“We live in a world where supply chains, not companies, compete for market dominance. But companies often have diverging incentives and interests from their supply chain partners, so when they independently strive to optimize their individual objectives, the expected result can be compromised. ” Hau Lee, 3 A’s of Supply Chain Excellence
It has happened. The jaws of death—the loss of market share and profitability—drove the transformation. On February 25th, 2010, Coca-Cola announced the acquisition of Coca-Cola Enterprises (CCE) for approximately 12 billion. CCE is the largest North American bottler.
In the carbonated beverage category, we now see the competition between supply chains. Hau Lee’s prediction has come true.
A Look Back at History
With the creation of Coca-Cola Enterprises in 1986, Coca-Cola was the darling of Wall Street. The company divested assets to improve Return on Assets (ROA) and financial fundamentals. As a student of the Wharton School, this supply chain transformation was one of my first case studies. I remember the professor droning on and on about Coca-Cola’s brilliance. However, what was not obvious then; and, is all too obvious now, is that when a company sheds assets, it must allow provisions to continuously design and retool it’s supply chain to drive market performance. The more extensive the supply chain and the more third-party nodes, the greater the challenge and the more critical the ownership. Form must follow function. Alignment and strategy are essential. For me, the Coca-Cola case study is a clear sign of this importance.
Rethink the Basics?
In the United States, Coca-Cola learned this the hard way. Battered by retail feedback (five years of falling Cannondale scores (third-party surveys of retail perception of the supply chain)), declining market share and rising costs, Coca-Cola declared enough. It announced the re-purchase of the bottler. There were three fundamental supply chain issues underlying the defeat:
- Goal Alignment:In the formation of CCE, the bottling operations were incented on volume. It sounded like a good idea then. Who could argue with pay based upon more volume on the shelf? However, when carbonated beverage consumption changed due to consumer health and wellness preferences, the Coca-Cola Company wanted to power growth in new products. Suddenly, there was a problem. The established incentives drove a volume-based response from CCE of more black and red: established high volume Coca-Cola products. There were no incentives to align and compensate supply chain parties for the lumpier, lower volume demand patterns accompanying new product introductions. As a result, the company was not able to achieve the right balance between efficiency and innovation.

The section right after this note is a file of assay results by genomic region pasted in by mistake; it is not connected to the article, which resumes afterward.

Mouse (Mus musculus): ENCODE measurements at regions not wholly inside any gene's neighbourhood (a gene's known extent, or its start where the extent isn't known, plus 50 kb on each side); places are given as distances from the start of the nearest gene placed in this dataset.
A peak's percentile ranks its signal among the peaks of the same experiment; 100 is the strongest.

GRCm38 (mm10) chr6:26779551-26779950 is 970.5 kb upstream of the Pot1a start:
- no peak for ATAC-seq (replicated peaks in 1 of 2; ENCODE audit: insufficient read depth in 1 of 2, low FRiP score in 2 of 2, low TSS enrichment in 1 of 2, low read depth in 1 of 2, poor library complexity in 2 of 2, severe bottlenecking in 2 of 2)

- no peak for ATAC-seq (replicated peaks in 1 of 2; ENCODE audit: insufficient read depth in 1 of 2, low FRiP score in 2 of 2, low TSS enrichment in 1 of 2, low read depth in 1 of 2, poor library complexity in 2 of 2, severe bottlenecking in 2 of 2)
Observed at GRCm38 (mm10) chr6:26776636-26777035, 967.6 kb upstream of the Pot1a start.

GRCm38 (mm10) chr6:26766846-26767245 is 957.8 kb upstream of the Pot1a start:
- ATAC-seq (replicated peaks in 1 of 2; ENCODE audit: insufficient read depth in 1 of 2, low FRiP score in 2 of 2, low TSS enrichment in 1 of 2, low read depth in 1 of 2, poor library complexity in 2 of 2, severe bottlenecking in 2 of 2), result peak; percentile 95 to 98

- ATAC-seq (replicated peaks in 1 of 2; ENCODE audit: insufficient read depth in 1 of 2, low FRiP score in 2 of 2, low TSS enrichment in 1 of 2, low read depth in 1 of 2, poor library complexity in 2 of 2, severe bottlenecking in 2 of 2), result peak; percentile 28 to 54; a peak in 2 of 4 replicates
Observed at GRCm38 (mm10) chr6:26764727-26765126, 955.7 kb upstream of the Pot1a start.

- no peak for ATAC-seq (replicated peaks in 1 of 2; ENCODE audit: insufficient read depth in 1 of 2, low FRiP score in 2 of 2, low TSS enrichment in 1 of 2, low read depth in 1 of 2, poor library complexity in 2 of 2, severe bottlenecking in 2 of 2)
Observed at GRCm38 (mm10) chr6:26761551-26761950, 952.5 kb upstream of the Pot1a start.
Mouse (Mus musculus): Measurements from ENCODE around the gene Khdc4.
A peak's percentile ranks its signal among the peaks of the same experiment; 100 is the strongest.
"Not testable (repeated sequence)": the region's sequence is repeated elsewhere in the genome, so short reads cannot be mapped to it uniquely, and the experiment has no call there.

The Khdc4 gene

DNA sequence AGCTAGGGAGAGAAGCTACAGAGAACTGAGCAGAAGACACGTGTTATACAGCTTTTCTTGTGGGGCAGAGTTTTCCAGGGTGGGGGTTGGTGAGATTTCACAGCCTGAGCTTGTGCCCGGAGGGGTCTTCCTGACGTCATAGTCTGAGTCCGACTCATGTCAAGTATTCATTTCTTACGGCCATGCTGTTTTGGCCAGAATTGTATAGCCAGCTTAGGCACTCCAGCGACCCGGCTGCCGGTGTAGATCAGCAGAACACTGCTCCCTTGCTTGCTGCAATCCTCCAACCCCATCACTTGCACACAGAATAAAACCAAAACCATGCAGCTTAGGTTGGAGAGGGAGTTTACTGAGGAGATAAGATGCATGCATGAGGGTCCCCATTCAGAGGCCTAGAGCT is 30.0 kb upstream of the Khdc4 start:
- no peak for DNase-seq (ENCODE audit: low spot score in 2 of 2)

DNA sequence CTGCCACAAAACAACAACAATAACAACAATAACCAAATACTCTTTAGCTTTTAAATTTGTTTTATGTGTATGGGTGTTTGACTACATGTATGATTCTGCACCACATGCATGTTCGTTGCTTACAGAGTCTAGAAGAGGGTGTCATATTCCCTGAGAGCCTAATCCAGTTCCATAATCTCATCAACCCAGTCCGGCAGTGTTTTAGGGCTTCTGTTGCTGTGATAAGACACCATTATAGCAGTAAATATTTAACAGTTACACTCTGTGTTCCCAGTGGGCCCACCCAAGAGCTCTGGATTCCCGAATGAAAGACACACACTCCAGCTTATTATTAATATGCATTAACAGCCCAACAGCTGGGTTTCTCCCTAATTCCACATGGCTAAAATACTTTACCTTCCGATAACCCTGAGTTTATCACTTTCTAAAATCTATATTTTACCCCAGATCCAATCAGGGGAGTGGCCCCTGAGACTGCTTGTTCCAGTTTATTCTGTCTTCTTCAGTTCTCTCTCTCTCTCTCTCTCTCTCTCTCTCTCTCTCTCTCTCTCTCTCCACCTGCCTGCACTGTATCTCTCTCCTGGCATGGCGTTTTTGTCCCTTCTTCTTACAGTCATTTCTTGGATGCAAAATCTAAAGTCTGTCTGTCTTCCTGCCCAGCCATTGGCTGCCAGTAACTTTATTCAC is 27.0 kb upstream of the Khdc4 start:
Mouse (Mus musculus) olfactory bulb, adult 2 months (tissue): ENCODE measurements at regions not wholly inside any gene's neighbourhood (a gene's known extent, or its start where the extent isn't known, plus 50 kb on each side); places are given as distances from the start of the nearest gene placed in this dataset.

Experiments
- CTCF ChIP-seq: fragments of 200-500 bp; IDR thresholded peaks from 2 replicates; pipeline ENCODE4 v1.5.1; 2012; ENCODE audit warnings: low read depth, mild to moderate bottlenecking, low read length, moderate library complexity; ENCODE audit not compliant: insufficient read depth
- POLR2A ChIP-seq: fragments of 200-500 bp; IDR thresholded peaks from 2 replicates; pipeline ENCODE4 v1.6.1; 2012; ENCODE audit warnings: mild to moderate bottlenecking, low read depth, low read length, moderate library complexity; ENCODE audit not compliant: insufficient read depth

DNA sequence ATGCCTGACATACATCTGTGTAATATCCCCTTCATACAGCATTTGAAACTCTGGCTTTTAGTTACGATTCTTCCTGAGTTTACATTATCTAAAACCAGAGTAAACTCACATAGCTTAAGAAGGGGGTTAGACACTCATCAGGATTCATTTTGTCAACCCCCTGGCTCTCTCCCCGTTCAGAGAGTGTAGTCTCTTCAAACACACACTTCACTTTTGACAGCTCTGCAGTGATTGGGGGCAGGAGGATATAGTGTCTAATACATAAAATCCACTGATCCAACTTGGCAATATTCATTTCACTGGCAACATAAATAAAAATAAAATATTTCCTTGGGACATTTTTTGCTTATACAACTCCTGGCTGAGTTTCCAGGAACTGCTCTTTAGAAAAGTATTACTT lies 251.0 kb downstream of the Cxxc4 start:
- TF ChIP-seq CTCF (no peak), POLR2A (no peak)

- Flexibility to Morph Outside-in: When the Coca-Cola bottling system was defined, Wal-Mart was more regional As Wal-Mart gained power and established national presence, the regional bottling system became a liability. Wal-Mart wanted a more efficient and responsive supply chain: one voice to the customer with flawless execution. The Coca-Cola regional system riddled with goal alignment issues could not meet the needs of its largest customer.
- Technology Evolution and Adaptation: Over the past five years, it has been interesting for me to watch the work of Coca-Cola and PepsiCo on the use of market sensing and downstream data technologies. While PepsiCo aggressively built sales overlay systems across the bottlers and pushed for the adoption of new technologies to sense demand, Coca-Cola continued to focus inside-out with a myopic focus on supply. The capability gap between the two companies on the use of downstream data to sense and shape demand over the past five years widened creating a competitive advantage for PepsiCo. The design of the PepsiCo supply chain system encouraged technology adoption outside-in while the design of the Coca-Cola supply chain system pushed from the inside-out.
For me, this list is only the tip of the iceberg. There is much that I will leave unsaid because of client confidentiality. However, this case study for me is a clear testimonial to Hau Lee’s prediction. As supply chains morph from enterprise-centric strategies where companies own and operate all nodes to a reliance on third-party trading relationships, supply chain strategy becomes even more important. In this case, the Coca-Cola supply chain design failed to enable the redefinition of incentives, customer relationships and the timely adoption of technology with market changes.
For many reading the coverage of the acquisition of Coca-Cola Enterprises by Coca-Cola will seem like business as usual. Yes, PepsiCo bought back part of their bottling system first; but the relationship was not as contentious, and the gaps not as large.
For me, this announcement is a wake-up call that the design of supply chain networks is even more important. While we may shed assets, we must carefully craft strategies to ensure alignment, adaptation, and evolution.
What does it say to you? Let us know.